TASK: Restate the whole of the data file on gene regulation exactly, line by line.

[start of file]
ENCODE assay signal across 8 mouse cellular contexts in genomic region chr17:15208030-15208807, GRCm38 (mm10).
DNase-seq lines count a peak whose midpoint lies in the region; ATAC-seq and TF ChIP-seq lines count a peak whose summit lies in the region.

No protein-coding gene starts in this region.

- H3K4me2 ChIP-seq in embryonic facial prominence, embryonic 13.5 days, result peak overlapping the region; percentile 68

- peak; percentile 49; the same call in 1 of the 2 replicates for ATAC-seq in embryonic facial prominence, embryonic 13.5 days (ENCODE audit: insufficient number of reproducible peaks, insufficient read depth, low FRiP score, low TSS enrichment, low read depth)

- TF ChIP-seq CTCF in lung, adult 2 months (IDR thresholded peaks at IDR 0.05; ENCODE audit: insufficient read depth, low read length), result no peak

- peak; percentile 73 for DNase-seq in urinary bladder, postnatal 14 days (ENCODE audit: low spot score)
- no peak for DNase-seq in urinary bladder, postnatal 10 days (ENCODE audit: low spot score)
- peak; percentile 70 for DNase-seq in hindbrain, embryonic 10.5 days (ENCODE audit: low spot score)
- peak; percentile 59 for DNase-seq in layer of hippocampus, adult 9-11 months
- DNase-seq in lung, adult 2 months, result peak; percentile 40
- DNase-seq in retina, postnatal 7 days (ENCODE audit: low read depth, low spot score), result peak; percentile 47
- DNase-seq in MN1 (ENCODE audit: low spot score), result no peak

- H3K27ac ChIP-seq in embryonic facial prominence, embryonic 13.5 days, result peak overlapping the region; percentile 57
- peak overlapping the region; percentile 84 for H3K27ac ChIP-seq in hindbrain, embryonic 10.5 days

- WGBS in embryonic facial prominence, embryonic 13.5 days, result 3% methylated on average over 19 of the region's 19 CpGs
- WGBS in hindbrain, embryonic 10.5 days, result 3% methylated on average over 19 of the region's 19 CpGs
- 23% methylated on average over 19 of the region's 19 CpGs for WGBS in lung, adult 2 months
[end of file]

ENCODE assay signal across 8 mouse cellular contexts in genomic region chr17:15208030-15208807, GRCm38 (mm10).
DNase-seq lines count a peak whose midpoint lies in the region; ATAC-seq and TF ChIP-seq lines count a peak whose summit lies in the region.

No protein-coding gene starts in this region.

- H3K4me2 ChIP-seq in embryonic facial prominence, embryonic 13.5 days, result peak overlapping the region; percentile 68

- peak; percentile 49; the same call in 1 of the 2 replicates for ATAC-seq in embryonic facial prominence, embryonic 13.5 days (ENCODE audit: insufficient number of reproducible peaks, insufficient read depth, low FRiP score, low TSS enrichment, low read depth)

- TF ChIP-seq CTCF in lung, adult 2 months (IDR thresholded peaks at IDR 0.05; ENCODE audit: insufficient read depth, low read length), result no peak

- peak; percentile 73 for DNase-seq in urinary bladder, postnatal 14 days (ENCODE audit: low spot score)
- no peak for DNase-seq in urinary bladder, postnatal 10 days (ENCODE audit: low spot score)
- peak; percentile 70 for DNase-seq in hindbrain, embryonic 10.5 days (ENCODE audit: low spot score)
- peak; percentile 59 for DNase-seq in layer of hippocampus, adult 9-11 months
- DNase-seq in lung, adult 2 months, result peak; percentile 40
- DNase-seq in retina, postnatal 7 days (ENCODE audit: low read depth, low spot score), result peak; percentile 47
- DNase-seq in MN1 (ENCODE audit: low spot score), result no peak

- H3K27ac ChIP-seq in embryonic facial prominence, embryonic 13.5 days, result peak overlapping the region; percentile 57
- peak overlapping the region; percentile 84 for H3K27ac ChIP-seq in hindbrain, embryonic 10.5 days

- WGBS in embryonic facial prominence, embryonic 13.5 days, result 3% methylated on average over 19 of the region's 19 CpGs
- WGBS in hindbrain, embryonic 10.5 days, result 3% methylated on average over 19 of the region's 19 CpGs
- 23% methylated on average over 19 of the region's 19 CpGs for WGBS in lung, adult 2 months